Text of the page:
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Thread: Making stone arrow heads

  1. #1
    Member Rancid Crabtree's Avatar
    Join Date
    Jan 2014

    Default Making stone arrow heads

    I was asked by a friend to make a replica primative arrow for is den. When I was at the WI deer and turkey expo last year I picked up some chert stone flakes that will work great for this project.

    I used a nice, thin, white piece for the arrowhead.

    I made some wood and cooper tools and an antler brow tine to flake away the stone. The leather is to protect my hand as I press the coper tool against the chert. The flakes are sharp. If you try this make sure to wear safety glasses.

    I started by squaring off the bottom of the flake and then chipped the head to shape.

    Lastly I added the grooves to each side that will be used to tie the head to the shaft. This is where I make the most mistakes and break the head.

    Next, I used a knife to cut a groove in the end of a wood shaft to accept the stone head.

    I will trim away the extra wood after I tie the head on.

    To tie the head to the shaft, I use the sinew I save from the loins/backstraps from my deer.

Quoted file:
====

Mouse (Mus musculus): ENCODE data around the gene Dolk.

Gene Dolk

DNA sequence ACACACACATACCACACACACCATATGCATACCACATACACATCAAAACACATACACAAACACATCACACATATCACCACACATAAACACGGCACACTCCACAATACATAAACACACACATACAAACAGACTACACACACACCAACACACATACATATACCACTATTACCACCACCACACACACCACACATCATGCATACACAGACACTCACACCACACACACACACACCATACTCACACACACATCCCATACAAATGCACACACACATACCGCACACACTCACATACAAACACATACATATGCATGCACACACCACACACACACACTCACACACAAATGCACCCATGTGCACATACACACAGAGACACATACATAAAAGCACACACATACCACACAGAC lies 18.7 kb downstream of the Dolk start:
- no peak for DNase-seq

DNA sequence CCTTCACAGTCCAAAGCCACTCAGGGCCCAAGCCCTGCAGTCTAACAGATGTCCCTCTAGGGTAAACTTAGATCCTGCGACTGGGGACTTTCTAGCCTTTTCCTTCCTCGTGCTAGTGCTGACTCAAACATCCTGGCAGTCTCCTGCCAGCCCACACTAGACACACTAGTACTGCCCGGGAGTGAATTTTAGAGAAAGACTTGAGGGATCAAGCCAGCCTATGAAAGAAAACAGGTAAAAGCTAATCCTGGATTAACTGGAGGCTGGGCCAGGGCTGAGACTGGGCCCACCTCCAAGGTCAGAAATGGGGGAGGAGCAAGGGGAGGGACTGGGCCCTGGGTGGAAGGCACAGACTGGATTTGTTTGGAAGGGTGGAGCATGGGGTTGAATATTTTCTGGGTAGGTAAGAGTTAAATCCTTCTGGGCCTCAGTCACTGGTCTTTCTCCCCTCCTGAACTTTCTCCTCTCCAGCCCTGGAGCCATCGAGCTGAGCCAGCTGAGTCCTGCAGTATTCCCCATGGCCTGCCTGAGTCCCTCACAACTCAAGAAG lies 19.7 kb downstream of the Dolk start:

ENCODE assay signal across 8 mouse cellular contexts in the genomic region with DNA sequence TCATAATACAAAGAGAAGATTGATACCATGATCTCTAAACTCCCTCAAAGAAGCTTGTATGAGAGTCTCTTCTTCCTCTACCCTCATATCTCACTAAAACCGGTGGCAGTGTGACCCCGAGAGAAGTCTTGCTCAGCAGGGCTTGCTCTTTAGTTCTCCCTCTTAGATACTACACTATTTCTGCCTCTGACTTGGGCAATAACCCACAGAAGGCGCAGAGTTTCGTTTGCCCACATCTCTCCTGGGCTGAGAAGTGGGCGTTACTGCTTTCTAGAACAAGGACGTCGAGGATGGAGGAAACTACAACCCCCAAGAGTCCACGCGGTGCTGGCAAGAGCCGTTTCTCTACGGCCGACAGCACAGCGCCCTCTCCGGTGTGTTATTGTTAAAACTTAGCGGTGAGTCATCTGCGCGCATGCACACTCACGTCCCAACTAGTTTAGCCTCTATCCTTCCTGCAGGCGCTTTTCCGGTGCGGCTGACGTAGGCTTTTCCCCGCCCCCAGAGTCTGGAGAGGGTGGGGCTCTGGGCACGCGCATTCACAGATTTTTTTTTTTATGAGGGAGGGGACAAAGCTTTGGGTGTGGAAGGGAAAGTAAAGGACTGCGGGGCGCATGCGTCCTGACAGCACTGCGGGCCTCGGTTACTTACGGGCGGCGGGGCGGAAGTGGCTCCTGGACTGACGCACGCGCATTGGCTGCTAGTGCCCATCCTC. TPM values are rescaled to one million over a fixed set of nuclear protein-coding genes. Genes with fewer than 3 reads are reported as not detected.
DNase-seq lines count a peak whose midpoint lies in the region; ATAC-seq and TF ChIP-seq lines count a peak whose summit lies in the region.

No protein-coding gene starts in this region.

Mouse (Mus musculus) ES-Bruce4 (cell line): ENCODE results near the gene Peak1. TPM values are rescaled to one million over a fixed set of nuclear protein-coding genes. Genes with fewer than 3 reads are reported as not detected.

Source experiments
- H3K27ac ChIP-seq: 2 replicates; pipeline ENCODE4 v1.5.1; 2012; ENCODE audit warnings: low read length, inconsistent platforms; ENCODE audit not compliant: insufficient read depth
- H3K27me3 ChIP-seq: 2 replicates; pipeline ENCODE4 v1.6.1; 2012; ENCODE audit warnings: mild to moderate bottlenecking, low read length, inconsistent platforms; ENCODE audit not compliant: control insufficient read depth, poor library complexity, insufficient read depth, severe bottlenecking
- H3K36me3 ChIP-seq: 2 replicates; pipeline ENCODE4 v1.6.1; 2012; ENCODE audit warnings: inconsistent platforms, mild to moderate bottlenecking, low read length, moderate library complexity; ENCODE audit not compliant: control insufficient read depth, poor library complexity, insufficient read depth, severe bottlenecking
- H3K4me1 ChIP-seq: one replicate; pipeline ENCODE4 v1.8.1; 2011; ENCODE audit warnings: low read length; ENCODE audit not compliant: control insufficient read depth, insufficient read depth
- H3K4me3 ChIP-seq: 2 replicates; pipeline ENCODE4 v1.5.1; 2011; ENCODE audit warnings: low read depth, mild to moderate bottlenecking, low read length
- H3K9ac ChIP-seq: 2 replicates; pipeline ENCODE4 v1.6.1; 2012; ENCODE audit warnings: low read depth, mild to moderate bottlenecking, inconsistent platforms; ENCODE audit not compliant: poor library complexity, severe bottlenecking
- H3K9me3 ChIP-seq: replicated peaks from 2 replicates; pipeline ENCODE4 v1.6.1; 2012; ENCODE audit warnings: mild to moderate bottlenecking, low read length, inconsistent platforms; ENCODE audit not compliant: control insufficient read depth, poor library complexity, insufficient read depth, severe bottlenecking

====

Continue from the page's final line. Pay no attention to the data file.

It separates into nice thin threads.

    I soaked the sinew threads in cold water to soften and stretch them.

    While waiting, I stained the wood shaft. The sinew does not really get tied onto the shaft. It is more like wrapping a wet noodle around the shaft. After I put on a few layers, I dried it with a blow dryer (just like I'm sure the early people did). This makes it shrink tight. I then rub the sinew with a block of bees wax to waterproof it so it won't get wet and loosen up.

    For the fletching, I went back to the turkey feathers and tied them on.

  2. #2
    Join Date
    Nov 2013


    Saw this thread and thought you would enjoy the following.

    My brother is an ethnobiologist and flintknaps his own arrowhead points.

    See further examples and his blog here:

  3. #3
    Member Michael's Avatar
    Join Date
    Oct 2007
    Anchorage / Glennallen


    Nice looking arrow!

  4. #4
    Join Date
    Jun 2011


    EXCELLENT !!! I have made many such arrowheads, and found that the bottom of Coca Cola bottles, a caribou horn tip (and the protective leather piece for the hand) make excellent, and effective, arrowheads. Couldn't find the proper flint to chip . . . . .


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